Promoting Business Growth
Like all Intelligent Communities, Westchester has clearly seen that broadband is not enough to secure a prosperous future. To create an inclusive and vital local economy, it has launched successful programs to promote business growth, improve the skills of the workforce and fight digital exclusion.
The county's Industrial Development Agency and state agencies offer tax abatement and Revolving Loan Fund and Technology Investment Fund programs targeting small business. Private investors including Morgan Stanley, MMV Financial and First Round Capital are also active in the county. The Westchester Information Technology Cluster is a virtual corporation supported by county government and business groups that works to match the needs of potential buyers to its database of more than 1,500 technology specialists at over 180 small-to-midsized technology companies. The Westchester Not-For-Profit Technology Council provides a similar service to nonprofits in need of technology assistance by matching them with tech-savvy volunteers. Reaching beyond the US border, Westchester launched in 2007 a Web portal called US Channels to promote trade between county companies and the world, and has published a Chinese-language electronic magazine in DVD format.
Spreading the Wealth
Westchester has partnered with its neighbor, Fairfield County in Connecticut, to win a $5 million, 3-year US Government grant for a "Talent for Growth" program. It aims to create a talent-driven system linking education, workforce and economic development partners with regional businesses, in order to develop a pipeline of skilled workers and improve the mobility of workers and communications systems. Another partnership, with New York State counties, targets "green workers." The Green Talent Pipeline unites the county governments with private and public employers to focus on "green" workforce development, economic development and education, to leverage the region's initial successes in developing clean technologies.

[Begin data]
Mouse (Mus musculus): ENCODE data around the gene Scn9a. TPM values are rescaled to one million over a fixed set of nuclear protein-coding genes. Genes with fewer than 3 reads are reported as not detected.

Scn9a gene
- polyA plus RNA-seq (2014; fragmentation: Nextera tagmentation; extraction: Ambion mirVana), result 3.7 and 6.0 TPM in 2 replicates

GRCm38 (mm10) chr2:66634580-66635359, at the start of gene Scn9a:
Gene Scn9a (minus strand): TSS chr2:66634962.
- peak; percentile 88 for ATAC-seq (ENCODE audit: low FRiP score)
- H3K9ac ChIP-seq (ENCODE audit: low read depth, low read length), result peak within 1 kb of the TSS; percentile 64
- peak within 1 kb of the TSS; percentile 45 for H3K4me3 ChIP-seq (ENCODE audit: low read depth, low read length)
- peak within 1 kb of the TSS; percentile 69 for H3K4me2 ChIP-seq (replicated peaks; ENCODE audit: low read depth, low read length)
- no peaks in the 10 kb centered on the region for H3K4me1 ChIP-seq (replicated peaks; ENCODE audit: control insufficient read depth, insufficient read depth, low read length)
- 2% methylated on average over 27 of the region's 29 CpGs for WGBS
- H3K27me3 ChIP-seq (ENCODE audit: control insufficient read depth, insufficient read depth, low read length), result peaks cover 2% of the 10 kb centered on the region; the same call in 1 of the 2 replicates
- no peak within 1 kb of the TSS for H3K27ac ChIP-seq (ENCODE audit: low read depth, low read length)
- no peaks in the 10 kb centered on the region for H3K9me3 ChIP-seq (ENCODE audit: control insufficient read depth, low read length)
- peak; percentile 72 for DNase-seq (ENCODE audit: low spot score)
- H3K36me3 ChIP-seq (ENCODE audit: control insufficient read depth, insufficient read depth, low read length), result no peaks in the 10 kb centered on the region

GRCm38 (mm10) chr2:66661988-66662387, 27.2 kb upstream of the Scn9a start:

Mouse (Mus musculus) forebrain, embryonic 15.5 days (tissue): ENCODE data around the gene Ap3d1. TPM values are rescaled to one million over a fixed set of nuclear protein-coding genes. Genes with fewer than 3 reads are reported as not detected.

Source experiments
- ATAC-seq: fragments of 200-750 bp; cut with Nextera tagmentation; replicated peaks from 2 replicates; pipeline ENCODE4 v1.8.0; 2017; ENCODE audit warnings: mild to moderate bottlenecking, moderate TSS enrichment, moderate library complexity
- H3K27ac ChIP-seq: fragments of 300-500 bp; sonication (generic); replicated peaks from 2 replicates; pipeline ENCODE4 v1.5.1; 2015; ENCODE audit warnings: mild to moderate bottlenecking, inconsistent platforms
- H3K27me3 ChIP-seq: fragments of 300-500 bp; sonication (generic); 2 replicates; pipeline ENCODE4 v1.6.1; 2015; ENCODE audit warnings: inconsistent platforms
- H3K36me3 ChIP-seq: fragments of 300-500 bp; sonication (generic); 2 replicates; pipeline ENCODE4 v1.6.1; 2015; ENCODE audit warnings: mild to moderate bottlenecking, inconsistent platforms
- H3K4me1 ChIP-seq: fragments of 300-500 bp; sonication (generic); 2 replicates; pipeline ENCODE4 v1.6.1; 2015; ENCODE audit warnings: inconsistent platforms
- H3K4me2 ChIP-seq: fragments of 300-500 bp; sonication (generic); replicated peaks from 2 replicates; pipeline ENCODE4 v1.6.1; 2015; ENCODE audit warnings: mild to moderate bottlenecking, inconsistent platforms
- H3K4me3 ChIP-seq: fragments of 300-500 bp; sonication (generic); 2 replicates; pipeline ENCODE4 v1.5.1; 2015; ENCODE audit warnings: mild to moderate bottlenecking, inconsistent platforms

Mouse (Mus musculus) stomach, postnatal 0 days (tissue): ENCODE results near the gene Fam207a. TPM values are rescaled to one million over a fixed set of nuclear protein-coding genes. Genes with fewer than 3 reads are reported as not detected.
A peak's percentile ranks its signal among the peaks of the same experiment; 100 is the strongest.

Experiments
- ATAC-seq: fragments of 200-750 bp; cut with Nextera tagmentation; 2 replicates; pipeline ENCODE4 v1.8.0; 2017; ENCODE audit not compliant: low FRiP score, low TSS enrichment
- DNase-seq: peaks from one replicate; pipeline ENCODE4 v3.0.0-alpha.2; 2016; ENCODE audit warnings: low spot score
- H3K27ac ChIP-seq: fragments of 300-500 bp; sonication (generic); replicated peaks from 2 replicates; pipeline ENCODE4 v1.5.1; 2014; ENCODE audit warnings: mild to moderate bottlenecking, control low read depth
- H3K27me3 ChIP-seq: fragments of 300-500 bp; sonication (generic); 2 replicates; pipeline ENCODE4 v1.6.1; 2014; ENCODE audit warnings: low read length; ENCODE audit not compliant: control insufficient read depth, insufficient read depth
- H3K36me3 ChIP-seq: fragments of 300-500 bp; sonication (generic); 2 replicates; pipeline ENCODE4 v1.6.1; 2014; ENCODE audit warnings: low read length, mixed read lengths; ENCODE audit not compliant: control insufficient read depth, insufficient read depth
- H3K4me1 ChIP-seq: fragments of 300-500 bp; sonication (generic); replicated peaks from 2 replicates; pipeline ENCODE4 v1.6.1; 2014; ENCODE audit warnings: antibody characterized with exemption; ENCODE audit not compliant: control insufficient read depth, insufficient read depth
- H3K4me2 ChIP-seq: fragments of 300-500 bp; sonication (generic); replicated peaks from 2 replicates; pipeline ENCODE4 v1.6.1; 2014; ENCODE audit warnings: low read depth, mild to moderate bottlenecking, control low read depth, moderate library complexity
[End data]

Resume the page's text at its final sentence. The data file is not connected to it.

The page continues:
To help bridge the digital divide, the county runs a Westchester Scholars Program, which awards computers, software, connectivity and training to 50 students from low-income families per year. A Westchester Access program distributes older computers from county and local government to nonprofits, many of which use them as incentives to bring low-income adults into computer and Web training programs. The county also funds a large network of computers and connectivity at 41 library locations throughout Westchester.
Since the Westchester Telecom Network began service in 2001, this crossroads community has placed significant bets on its future. The expanding web of investments in Web-based applications, business growth, talent development and inclusion seem certain to power its growth for decades to come.
Labor Force: 499,472
Smart21 2008 | 2009